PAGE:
And his rejection by voters came after Vitter has served two terms or 12 years in the Senate. Rather than seek a third Senate term, which political analysts believed was a shoo-in, he decided to run for governor instead.
Hindsight is 20/20, they say, and if Vitter could go back in time, he would likely run for re-election to the Senate where he was gaining seniority and power.
National news outlet POLITICO revealed recently that Vitter is in negotiations with lobbying firms in Washington, D.C. for employment after he finishes his Senate term at the end of this year.
Public Service Commissioner Foster Campbell of Elm Grove in Bossier Parish, a Democrat running for Vitter’s seat, was quick to react to the news.
“Too many politicians give away their vote to special interests in exchange for jobs,” Campbell said. He added, “I’m going to Washington to end the Congress to K-Street pipeline.”
K Street in Washington, D.C. is the prestigious address of the most high-powered lobbying firms, where they rent plush offices.
Campbell also noted, “If it’s legal for a member of the U.S. Senate to be cutting a deal with a lobbying firm before he leaves office, it shouldn’t be. This is clearly an ethics problem.”
Campbell, who many pundits consider an outspoken populist, never minces words as he serves his third term as Public Service Commissioner. He also served 25 years in the Louisiana Senate.
“My opponents’ blind support for David Vitter is dangerous. The people of our state want to end the broken Vitter legacy, and I’m going to help them do it.,” Campbell stated.
The U.S. Senate Ethics Code states:
“Senators shall not negotiate or make any arrangement for jobs involving lobbying activities until after their successor has been elected. For any other future private employment, Senators must file a signed public statement with the Secretary of the Senate within 3 business days of beginning the negotiations or arrangements for private employment or compensation.
“Senators who file the Disclosure by Member of Employment Negotiations and Recusal form must also recuse themselves whenever there is a conflict of interest (or appearance of one) with respect to the private entity identified on the form and notify the Ethics Committee in writing of such recusals.”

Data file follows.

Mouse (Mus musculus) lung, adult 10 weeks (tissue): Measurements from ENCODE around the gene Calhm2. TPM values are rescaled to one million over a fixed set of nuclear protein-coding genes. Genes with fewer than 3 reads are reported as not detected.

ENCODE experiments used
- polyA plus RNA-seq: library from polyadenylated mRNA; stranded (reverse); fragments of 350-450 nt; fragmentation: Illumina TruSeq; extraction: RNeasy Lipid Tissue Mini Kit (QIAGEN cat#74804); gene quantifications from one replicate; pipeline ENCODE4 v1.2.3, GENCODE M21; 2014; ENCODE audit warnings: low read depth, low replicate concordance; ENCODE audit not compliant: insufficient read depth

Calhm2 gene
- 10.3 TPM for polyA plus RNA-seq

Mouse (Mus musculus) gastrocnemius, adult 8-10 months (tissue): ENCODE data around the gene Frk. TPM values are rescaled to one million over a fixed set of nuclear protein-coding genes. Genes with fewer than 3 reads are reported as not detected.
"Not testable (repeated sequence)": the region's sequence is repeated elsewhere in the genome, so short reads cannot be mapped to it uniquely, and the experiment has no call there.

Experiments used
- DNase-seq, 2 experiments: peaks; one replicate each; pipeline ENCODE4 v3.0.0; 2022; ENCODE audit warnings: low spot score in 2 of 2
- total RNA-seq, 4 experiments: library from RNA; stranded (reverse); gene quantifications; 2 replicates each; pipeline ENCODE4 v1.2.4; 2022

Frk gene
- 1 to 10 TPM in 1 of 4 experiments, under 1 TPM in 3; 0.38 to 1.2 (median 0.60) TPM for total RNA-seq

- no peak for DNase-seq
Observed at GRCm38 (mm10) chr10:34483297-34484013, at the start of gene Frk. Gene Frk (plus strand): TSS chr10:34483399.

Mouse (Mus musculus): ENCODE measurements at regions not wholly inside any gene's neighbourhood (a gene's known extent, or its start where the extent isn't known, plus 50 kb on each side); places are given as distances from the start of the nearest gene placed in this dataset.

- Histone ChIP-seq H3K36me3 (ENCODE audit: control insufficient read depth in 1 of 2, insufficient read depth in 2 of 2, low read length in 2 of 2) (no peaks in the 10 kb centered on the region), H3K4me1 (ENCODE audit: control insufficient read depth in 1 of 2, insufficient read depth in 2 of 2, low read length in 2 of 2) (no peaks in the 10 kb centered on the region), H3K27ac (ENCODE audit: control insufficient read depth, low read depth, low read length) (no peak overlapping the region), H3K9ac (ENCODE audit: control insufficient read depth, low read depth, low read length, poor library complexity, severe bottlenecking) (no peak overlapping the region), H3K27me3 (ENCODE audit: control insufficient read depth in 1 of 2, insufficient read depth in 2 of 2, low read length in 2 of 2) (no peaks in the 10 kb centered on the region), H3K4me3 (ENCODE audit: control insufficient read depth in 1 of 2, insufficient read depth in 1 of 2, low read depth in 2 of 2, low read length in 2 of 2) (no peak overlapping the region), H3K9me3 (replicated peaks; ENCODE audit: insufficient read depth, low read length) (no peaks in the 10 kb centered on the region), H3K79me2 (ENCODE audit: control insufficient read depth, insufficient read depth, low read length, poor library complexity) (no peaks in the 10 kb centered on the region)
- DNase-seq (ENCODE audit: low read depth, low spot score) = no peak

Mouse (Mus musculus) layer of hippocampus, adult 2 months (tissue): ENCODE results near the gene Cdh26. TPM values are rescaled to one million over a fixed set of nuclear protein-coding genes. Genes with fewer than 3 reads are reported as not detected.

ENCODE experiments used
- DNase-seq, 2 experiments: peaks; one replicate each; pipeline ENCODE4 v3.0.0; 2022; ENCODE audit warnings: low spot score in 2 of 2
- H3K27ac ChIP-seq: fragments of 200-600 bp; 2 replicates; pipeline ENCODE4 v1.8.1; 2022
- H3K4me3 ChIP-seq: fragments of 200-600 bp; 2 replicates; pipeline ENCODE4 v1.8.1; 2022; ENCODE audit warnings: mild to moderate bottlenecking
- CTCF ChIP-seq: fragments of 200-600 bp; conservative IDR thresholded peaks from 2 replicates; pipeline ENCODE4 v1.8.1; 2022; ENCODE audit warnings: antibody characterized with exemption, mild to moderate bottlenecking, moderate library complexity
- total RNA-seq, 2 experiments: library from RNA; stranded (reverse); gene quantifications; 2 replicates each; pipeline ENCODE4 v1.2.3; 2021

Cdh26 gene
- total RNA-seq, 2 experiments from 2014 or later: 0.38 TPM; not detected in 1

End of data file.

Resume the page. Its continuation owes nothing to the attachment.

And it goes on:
Lobbying ban afoot in the Senate
Foster Campbell may be on the cutting edge in his thinking about banning members of Congress from lobbying jobs.
There is already legislation in the U.S. Senate to do just that. Sen. Al Franken, D-Minnesota, and Sen. Michael Bennet, D-Colorado, are co-sponsors of such legislation called the “Close the Revolving Door Act.”
Getting it passed is a much different story, akin to members of Congress voting term limits on themselves or putting limitations and restrictions on campaign finance contributions.
A study by the nonpartisan Center for Responsive Politics revealed that a rapidly rising number of ex-members are cashing in by becoming well-paid lobbyists. In 2014 for example, 45% of those who left Congress did so and stayed in Washington, D.C. rather than return to their home state.
Currently, members of Congress – both House and Senate – make $174,000 a year. But with their insider connections, they can make 10 times that much as a lobbyist.
The problem, of course, is those members who are thinking about starting a lucrative lobbying career tend to vote not in the public interest, but for what might benefit them in the future.
The “Close the Revolving Door Act” has other features applauded by good-government advocates. It increases the penalties for breaking the Lobbying Disclosure Act and it extends the ban on Congressional staff becoming lobbyists from only one year to six.
Under the Honest Leadership and Open Government Act of 2007, members of the U.S. House are prohibited from “lobbying” or making advocacy communications on behalf of any other person to current members of either the House or Senate or to any legislative branch employee for one year after leaving Congress.
Senators are prohibited from similar post-employment advocacy for a period of two years after leaving office.